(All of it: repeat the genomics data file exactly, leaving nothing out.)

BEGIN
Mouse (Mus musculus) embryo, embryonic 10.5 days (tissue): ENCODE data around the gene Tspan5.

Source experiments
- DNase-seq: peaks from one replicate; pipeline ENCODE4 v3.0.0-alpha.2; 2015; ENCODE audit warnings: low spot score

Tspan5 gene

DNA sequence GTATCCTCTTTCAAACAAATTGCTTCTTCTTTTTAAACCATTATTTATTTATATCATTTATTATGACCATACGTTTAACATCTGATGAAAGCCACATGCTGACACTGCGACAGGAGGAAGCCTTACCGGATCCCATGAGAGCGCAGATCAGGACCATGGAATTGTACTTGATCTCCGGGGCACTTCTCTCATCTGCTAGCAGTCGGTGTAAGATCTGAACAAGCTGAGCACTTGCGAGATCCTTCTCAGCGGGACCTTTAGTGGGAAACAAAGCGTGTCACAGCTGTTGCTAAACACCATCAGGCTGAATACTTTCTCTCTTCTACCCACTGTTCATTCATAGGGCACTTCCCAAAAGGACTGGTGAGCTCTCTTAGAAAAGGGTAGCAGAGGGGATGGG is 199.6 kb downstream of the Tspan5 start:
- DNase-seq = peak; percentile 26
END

Mouse (Mus musculus) embryo, embryonic 10.5 days (tissue): ENCODE data around the gene Tspan5.

Source experiments
- DNase-seq: peaks from one replicate; pipeline ENCODE4 v3.0.0-alpha.2; 2015; ENCODE audit warnings: low spot score

Tspan5 gene

DNA sequence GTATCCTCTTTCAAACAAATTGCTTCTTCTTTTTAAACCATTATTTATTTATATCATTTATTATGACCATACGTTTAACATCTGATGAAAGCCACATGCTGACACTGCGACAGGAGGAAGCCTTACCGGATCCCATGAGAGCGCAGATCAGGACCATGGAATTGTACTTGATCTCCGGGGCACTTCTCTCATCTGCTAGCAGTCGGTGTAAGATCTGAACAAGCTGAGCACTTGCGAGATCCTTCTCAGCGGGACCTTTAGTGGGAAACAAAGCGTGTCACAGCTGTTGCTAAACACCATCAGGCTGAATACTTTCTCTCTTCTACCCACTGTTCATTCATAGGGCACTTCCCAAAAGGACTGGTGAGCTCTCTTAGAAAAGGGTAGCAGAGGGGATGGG is 199.6 kb downstream of the Tspan5 start:
- DNase-seq = peak; percentile 26